• Home
  • Destinations
  • Booking
  • Hotels
  • Deals
  • Events
  • Activities
  • Giveaways
  • Blog
  • Business Guide
  • Log In
  • Join For Free
  • Search
  • Shopping Cart
  • Marigot Bay in St. Lucia and Doolittle's Restaurant

    by Sandy Malone

     The first time I visited the magical Marigot Bay in St. Lucia, I was with my mom on a cruise. We'd done organized excursions in the other ports, but that day we tried our luck with local advice, and hopped in a taxi when we got off the ship.

    We asked the taxi driver to take us someplace every visitor should go, but that not everybody knows about. Without having to stop and think, he took us directly to Marigot Bay. You have to take a little boat over to the beach, but that's part of the charm. It feels intimate and separate, even though it's only a few minutes away.

    Not only is Marigot Bay pretty and secluded – author James Michener called it "the most beautiful bay in the Caribbean" – but it's also the set of the very famous final scenes in the original 1967 movie "Doctor Dolittle." Those who are familiar with the island scenes in the movie can actually go stand on the beaches and have the exact same view, if you know what you're looking for, that is.

    While the movie set history isn't common knowledge outside of St. Lucia, it's not a closely-guarded secret either. In fact, Doolittle's Restaurant and Bar is right there, and features a piece of the shell of the elusive Giant Pink Sea Snail that inspired Dr. Dolittle's journey in the movie. Part of the Marigot Beach Club & Dive Resort, Doolittle's menu is casual and loaded with fresh local seafood. The free Wi-Fi is also a highlight for the many guests staying aboard yachts in the harbor. Link to Doolittle's Restaurant & Bar here. 

    The snail's shell has a bit of a legend behind it. It seems the children on the island had been made ill by local snails not long before the filming, and the locals were furious about the giant snail prop the production company brought to the island. Supposedly, after filming, the snail was taken out to sea and sunk. In 2013, a local man set out to find the legendary snail shell, rumored to have reappeared on the island, and that's how it came to reside in Doolittle's restaurant.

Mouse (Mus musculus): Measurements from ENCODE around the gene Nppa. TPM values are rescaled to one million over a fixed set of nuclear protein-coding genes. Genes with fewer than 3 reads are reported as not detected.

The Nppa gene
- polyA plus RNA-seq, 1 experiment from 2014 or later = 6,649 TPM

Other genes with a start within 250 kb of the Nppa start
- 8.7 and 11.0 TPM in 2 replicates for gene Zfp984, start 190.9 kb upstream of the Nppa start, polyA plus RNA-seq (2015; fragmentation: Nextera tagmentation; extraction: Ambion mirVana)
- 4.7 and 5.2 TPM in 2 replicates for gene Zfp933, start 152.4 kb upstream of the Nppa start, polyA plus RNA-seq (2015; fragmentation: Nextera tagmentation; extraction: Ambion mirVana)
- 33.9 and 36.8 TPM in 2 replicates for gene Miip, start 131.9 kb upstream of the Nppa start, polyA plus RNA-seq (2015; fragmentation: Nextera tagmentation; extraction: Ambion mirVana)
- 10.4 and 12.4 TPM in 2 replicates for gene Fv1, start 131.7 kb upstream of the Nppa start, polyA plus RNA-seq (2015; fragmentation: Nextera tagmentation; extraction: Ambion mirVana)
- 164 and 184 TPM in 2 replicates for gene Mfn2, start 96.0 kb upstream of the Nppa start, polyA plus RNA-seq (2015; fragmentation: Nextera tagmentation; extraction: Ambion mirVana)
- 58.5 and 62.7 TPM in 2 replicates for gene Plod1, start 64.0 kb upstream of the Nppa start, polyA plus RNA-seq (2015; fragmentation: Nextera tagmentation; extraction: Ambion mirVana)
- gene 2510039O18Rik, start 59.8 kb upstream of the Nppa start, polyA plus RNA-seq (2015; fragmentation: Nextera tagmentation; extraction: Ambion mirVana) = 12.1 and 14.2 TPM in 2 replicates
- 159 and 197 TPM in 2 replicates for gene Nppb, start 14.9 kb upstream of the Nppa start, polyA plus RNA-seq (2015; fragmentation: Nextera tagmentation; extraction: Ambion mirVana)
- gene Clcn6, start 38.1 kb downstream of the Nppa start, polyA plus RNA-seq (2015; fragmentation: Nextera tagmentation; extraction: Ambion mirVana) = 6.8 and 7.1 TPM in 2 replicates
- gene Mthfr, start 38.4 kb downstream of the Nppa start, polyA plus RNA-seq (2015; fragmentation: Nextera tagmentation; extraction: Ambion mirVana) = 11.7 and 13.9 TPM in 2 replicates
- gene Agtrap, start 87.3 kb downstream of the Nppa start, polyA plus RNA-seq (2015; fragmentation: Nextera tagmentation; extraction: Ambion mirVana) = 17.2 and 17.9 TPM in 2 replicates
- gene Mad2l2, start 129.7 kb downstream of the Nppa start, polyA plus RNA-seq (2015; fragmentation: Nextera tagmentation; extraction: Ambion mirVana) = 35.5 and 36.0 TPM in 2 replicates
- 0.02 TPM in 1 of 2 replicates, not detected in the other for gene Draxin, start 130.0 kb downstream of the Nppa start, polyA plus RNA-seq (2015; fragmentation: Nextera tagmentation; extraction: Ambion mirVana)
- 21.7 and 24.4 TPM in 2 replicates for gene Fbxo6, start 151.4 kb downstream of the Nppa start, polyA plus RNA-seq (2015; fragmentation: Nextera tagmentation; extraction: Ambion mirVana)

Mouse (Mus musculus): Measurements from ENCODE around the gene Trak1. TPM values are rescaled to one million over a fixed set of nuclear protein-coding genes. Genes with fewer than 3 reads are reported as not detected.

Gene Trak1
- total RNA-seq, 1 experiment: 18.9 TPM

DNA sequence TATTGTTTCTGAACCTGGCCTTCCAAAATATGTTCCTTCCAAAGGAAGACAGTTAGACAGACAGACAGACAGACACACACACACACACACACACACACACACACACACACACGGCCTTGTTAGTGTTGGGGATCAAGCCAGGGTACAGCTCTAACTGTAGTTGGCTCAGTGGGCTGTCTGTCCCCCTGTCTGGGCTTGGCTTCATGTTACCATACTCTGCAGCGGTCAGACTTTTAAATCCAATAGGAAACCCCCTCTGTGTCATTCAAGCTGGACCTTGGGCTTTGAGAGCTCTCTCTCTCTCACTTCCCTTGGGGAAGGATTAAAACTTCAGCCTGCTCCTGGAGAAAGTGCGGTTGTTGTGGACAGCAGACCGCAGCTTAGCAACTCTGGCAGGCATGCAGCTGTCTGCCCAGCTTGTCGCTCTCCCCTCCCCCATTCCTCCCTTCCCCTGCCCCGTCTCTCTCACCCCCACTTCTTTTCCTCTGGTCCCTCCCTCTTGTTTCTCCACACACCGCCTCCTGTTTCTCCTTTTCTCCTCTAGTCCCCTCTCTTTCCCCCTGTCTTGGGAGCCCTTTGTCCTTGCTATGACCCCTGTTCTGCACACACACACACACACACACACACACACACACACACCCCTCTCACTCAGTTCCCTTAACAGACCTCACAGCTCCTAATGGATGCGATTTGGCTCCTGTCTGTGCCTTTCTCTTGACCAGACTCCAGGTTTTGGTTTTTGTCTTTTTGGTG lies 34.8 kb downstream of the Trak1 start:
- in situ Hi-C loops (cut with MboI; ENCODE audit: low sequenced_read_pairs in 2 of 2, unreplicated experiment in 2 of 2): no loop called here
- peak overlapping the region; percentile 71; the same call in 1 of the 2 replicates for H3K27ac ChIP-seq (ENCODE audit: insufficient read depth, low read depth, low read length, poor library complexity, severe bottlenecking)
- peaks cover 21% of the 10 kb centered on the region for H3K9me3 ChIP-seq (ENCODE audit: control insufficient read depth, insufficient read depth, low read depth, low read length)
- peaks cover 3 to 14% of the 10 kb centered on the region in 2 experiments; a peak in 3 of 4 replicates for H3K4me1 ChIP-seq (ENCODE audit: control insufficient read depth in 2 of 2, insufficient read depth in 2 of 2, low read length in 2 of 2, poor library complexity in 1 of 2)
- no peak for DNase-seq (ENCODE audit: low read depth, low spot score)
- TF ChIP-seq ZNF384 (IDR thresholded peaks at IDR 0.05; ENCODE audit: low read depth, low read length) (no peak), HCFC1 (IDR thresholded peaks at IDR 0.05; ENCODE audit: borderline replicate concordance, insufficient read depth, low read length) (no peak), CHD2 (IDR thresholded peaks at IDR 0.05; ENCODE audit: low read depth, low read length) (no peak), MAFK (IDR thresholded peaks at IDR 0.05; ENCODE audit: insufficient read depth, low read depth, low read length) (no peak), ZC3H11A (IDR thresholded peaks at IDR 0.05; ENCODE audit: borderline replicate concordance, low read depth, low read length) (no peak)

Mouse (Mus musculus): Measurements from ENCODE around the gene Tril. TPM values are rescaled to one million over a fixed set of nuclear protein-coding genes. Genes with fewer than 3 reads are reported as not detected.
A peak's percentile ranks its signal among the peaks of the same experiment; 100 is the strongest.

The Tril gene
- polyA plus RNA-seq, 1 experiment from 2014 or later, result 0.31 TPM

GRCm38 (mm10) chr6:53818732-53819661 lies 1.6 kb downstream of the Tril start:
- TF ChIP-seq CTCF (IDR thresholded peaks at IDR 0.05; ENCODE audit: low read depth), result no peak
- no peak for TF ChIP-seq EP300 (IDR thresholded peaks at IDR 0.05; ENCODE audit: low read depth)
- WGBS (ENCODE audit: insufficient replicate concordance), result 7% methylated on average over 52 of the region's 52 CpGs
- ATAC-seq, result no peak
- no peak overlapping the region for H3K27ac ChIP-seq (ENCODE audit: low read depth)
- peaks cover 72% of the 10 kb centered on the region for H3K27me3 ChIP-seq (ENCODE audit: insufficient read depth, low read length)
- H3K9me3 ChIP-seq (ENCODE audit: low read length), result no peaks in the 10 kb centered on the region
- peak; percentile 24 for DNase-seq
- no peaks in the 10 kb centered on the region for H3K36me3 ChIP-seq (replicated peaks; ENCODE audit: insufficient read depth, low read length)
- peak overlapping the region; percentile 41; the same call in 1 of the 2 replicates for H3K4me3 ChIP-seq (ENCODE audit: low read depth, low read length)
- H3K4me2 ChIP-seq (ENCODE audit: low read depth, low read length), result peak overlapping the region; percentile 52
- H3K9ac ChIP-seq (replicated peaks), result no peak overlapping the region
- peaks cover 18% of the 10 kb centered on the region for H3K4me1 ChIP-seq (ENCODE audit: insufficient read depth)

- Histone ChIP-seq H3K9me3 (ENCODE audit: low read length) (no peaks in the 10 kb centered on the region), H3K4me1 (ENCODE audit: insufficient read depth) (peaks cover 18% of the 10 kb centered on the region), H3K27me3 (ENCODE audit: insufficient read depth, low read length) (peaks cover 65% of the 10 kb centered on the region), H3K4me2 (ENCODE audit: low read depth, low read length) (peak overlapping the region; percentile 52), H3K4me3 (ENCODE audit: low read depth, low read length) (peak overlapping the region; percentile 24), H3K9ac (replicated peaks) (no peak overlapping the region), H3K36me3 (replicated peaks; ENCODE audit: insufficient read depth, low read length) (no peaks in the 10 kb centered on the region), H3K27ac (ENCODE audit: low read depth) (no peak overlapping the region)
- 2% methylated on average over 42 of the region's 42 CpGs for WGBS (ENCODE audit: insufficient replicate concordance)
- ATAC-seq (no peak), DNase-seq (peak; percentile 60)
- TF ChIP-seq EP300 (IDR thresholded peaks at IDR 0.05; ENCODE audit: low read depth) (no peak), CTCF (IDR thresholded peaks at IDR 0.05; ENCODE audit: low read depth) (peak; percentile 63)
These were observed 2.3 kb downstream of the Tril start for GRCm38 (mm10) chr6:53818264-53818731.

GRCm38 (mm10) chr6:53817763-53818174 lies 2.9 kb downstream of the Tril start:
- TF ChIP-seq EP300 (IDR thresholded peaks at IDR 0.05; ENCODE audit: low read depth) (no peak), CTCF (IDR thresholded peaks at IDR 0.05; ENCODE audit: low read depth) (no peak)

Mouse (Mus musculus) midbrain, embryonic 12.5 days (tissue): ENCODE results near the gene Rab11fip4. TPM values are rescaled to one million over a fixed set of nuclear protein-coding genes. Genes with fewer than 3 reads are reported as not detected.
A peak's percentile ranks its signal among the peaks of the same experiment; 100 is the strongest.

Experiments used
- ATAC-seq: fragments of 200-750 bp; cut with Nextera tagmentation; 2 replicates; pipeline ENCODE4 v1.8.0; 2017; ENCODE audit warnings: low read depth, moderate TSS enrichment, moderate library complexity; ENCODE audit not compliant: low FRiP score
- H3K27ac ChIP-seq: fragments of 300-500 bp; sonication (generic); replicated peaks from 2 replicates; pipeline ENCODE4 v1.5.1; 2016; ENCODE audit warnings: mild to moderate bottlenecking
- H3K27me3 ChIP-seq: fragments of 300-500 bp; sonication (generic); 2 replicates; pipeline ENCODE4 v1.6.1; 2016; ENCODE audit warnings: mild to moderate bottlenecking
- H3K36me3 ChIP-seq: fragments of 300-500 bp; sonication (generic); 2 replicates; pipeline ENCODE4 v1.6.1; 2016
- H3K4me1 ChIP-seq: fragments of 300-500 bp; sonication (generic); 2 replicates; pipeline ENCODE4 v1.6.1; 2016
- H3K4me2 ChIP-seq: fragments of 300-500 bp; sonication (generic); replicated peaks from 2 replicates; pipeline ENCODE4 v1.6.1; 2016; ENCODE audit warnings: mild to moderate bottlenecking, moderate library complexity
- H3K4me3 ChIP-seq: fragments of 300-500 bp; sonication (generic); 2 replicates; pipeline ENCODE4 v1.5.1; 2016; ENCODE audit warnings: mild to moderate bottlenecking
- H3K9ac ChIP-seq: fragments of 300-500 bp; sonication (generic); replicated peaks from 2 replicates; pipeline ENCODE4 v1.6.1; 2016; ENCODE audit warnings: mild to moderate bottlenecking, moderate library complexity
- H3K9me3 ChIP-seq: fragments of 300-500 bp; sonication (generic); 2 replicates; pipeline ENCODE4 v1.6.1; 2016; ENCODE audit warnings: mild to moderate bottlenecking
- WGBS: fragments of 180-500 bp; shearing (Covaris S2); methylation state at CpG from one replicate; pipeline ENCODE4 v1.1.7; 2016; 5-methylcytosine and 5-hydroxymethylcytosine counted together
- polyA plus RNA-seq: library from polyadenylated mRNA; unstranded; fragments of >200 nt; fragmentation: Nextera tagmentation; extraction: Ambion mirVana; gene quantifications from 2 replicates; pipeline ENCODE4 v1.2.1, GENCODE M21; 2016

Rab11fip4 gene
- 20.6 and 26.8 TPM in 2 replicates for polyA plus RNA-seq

Marigot Bay is wildly popular with the yachting set, with its funky restaurants, bars and supply shop. It's a well-known hurricane hole during the tricky weather seasons. And there's easy access to the ocean, and great snorkeling spots, just around the south corner, outside the harbor. There's a good marina, and several businesses available to help provision the visiting boats.

    While it makes a fabulous day trip, there are several boutique hotels and guest houses located conveniently around the bay for those who want to immerse themselves on an extended visit. There's a spa, and plenty of water sport activities. But most visitors to Marigot Bay say the best part of their visit is relaxing and watching unbelievable sunsets over beautiful boats in the bay.

    • Customize Search:
    Most Recent
    ©2020. Caribbean BlueBook LLC. All Rights Reserved.